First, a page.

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Reaction for G-3-P oxidizing to 1,3-BPG

  1. May 28, 2008 #1
    okay, so here's another question: the reaction for G-3-P oxidizing to 1,3-BPG is:
    G-3-P + NAD+ + Pi --> 1,3-BPG + NADH + H+.

    I understand that the hydride ion leaves G-3-P and donates two electrons and one proton, which neutralizes the charge on NAD+ and gives NADH. But it is only giving one 'hydrogen', while the product side of the reaction shows another one (the hydrogen proton). Where does this hydronium ion come from? Why is it in the reaction? I read somewhere that it is pulled out of 'solution', but what does that mean?
  2. jcsd
  3. May 30, 2008 #2
    I am no biologist but I think it is Cytochromes in the mitochondrial inner membrane.
  4. May 31, 2008 #3


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    Your question would be the same for any NAD+/NADH or NADP+/NADPH oxidoreductase. (Glcyeraldehyde-3-phosphate dehydrogenase is a bit more complicated than others because you also have a phosphorylation, but your problem is not about that.)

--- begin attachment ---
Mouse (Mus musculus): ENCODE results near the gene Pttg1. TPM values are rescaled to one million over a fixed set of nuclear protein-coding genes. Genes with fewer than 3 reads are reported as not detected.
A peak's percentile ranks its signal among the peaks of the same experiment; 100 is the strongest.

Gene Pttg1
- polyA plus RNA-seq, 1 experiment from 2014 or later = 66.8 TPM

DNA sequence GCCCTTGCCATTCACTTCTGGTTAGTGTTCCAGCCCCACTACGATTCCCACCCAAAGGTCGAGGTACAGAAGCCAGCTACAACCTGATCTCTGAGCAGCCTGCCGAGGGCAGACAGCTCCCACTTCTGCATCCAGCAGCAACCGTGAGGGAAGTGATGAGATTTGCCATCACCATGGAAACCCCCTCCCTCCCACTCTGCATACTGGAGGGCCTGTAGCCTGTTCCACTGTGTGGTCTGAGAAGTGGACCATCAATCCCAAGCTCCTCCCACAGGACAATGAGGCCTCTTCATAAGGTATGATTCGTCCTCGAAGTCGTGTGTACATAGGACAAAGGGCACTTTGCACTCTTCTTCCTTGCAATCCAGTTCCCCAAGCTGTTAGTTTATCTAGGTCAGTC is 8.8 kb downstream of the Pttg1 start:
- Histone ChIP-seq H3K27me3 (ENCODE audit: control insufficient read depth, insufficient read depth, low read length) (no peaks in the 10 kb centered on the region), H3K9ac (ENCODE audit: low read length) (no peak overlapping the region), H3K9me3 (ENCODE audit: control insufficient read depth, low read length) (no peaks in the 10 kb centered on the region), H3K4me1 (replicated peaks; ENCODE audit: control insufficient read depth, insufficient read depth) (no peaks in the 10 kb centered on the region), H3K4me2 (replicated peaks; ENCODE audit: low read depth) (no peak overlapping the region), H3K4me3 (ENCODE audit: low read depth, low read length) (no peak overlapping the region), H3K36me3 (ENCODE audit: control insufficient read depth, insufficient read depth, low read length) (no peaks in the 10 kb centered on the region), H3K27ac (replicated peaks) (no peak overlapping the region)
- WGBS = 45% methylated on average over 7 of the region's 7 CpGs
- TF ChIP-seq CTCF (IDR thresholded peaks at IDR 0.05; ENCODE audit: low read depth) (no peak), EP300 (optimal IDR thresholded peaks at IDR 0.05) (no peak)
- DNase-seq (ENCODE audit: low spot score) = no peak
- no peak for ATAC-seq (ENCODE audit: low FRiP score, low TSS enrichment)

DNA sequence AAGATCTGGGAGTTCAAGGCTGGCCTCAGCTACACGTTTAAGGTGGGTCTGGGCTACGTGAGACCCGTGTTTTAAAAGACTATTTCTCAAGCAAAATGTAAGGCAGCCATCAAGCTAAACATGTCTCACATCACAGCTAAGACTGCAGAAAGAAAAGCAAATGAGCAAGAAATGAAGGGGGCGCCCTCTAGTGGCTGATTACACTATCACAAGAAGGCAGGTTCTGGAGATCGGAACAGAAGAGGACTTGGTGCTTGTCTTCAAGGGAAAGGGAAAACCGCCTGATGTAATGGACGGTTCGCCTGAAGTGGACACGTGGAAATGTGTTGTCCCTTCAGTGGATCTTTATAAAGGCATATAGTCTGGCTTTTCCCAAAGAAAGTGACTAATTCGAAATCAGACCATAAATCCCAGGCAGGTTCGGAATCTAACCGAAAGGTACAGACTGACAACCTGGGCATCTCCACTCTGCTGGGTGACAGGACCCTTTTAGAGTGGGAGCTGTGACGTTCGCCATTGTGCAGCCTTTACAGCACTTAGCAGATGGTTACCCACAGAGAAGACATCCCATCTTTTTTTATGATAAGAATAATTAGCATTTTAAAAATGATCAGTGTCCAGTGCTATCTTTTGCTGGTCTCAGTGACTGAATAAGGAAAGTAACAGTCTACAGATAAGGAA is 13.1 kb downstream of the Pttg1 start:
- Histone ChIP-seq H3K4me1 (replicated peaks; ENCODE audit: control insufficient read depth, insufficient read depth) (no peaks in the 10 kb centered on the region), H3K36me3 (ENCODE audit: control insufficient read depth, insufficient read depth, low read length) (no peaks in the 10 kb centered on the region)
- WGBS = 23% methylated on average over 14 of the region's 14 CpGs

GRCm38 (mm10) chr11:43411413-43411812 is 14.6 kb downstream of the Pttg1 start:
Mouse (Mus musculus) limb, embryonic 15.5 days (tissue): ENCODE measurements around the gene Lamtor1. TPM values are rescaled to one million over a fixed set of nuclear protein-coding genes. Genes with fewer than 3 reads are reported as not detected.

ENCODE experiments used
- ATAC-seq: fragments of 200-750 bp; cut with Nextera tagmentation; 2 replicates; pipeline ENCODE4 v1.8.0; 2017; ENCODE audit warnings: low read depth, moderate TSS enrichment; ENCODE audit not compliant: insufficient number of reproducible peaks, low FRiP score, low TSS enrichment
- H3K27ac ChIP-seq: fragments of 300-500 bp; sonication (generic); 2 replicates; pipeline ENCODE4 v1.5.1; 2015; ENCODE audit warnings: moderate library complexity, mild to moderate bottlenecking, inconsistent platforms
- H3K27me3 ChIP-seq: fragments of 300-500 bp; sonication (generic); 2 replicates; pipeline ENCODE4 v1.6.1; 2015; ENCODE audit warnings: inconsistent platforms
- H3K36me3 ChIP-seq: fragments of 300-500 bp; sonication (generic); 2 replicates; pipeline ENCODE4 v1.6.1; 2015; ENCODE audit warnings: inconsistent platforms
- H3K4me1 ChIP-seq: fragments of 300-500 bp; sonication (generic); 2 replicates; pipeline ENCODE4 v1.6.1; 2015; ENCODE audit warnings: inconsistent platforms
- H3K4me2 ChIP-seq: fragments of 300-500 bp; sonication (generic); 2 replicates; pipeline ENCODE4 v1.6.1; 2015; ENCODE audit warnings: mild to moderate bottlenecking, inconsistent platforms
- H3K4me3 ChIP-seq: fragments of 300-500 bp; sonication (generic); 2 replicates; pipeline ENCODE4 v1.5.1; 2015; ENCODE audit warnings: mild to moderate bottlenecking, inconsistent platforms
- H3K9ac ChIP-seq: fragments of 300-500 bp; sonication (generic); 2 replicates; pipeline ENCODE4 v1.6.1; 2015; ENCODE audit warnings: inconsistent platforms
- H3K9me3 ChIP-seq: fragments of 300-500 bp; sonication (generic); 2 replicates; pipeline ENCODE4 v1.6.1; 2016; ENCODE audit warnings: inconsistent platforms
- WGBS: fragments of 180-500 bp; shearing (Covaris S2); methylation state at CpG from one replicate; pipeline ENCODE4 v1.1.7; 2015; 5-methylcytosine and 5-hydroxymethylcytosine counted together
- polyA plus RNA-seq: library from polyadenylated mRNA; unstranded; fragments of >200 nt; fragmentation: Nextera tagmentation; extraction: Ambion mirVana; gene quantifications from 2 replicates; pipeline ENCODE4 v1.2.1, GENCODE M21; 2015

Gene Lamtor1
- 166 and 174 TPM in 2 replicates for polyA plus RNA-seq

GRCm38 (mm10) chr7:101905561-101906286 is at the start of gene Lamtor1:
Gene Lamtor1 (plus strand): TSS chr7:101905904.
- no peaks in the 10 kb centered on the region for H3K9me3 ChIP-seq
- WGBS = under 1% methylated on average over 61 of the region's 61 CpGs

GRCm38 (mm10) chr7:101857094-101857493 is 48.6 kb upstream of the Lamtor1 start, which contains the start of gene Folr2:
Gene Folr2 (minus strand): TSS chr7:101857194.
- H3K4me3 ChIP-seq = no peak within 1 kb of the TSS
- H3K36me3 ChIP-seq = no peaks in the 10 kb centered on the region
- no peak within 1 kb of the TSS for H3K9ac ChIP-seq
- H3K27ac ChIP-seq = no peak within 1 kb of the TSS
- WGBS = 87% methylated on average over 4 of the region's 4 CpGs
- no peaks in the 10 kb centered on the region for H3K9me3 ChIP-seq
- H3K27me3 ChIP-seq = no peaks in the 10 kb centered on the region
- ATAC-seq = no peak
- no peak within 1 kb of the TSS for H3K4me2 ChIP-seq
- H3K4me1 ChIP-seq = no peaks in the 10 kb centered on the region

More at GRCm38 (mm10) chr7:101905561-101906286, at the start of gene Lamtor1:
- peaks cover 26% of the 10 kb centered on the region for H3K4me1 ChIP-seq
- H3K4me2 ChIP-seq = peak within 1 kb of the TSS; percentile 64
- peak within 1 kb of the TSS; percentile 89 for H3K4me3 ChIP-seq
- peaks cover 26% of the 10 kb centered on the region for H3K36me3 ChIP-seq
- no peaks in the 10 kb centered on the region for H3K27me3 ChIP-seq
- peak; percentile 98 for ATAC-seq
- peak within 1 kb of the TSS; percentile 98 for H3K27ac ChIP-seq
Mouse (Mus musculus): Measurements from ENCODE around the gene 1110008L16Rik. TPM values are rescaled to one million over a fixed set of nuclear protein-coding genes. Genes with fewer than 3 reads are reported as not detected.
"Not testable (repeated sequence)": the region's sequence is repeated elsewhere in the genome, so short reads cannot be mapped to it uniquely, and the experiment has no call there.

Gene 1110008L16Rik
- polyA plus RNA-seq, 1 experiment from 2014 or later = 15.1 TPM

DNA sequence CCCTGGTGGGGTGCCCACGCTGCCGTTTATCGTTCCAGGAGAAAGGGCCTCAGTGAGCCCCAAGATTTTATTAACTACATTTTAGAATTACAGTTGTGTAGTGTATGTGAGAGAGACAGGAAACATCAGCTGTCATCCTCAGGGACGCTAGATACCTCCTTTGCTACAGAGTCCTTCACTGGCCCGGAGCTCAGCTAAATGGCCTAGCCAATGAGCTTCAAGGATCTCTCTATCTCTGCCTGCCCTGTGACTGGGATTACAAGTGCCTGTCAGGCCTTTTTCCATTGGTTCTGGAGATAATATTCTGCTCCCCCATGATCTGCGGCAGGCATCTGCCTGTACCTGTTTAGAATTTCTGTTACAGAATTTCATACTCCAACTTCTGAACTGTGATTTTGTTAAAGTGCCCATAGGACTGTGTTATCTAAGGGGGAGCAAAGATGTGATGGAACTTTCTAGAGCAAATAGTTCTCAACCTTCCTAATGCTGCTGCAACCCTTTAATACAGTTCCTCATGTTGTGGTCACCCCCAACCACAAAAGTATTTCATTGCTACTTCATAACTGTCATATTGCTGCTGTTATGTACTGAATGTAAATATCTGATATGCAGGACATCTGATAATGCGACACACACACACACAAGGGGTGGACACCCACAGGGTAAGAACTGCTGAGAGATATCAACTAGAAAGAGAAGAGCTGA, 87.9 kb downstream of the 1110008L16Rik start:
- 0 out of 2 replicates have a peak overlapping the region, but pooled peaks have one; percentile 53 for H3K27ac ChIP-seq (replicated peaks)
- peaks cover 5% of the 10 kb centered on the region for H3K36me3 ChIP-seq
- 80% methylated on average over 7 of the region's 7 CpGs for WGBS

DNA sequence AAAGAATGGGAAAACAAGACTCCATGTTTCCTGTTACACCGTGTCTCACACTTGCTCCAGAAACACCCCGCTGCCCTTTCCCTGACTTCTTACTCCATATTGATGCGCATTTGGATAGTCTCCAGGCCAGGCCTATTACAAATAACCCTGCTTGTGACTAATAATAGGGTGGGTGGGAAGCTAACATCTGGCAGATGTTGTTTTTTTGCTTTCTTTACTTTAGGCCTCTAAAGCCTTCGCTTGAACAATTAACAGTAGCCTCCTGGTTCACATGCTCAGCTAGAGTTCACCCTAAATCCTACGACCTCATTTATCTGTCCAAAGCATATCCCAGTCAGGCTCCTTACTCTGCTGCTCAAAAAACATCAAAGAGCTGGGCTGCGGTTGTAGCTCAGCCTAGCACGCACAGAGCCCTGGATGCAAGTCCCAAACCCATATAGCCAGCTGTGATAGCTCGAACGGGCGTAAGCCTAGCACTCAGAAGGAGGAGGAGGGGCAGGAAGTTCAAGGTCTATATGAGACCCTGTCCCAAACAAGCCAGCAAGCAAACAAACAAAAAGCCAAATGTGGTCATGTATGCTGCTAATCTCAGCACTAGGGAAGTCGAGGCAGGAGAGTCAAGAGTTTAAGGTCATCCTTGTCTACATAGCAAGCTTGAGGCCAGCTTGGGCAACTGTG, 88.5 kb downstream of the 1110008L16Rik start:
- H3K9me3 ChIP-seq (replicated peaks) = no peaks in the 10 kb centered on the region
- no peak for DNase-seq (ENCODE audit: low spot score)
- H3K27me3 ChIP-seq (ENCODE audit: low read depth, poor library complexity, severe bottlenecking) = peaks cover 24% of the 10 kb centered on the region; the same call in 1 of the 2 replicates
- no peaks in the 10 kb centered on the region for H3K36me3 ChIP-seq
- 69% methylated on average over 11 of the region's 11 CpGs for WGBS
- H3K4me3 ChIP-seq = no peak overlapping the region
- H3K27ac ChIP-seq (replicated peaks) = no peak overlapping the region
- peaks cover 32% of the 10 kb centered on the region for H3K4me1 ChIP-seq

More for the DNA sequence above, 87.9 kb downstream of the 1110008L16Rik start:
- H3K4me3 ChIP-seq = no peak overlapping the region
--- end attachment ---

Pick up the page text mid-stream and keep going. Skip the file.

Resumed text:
Just think first of a neutral substrate being oxidised to a neutral product, like alcohol -> aldehyde. [tex]H^-[/tex] is transferred to NAD+ giving you the neutral ring NADH as you have explained. What would that leave the alcohol? A positively charged molecule with unpaired electron that can't exist. Write down the structure and you will find yourself predicting that and electron pair folds in to make a double bond C=O leaving a free proton so you have accounted for your proton production. In our case, oxidation of an aldehyde, the impossible positively charged subtrate molecule after the H- has left takes on an OH-, so finishes up neutral acid molecule RCOOH. Absorbtion of an OH- is equivalent to production of a H+. Alternatively you can think of the substrate abstracting an OH- from an H2O molecule leaving an H+.

    (Then just as a complication the acid molecule which is formally RCOOH, at physiological pH's will be practically totally dissociated into RCOO- + H+.)

    Note here we are not too concerned with exactly how it happens, the real steps or 'mechanism', just with the overall results or starting and end products, the 'stoichiometry'. The reaction is equivalent to transfer of H2 to NAD+, or reduction of the NAD, by an H2 molecule; H2 is equivalent to H- + H+.
    Last edited: May 31, 2008
  5. Jun 2, 2008 #4


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    Sorry, just delete the "with unpaired electron" above.
    Try and predict with 'bow and arrow' chemistry what happens when the H- leaves.
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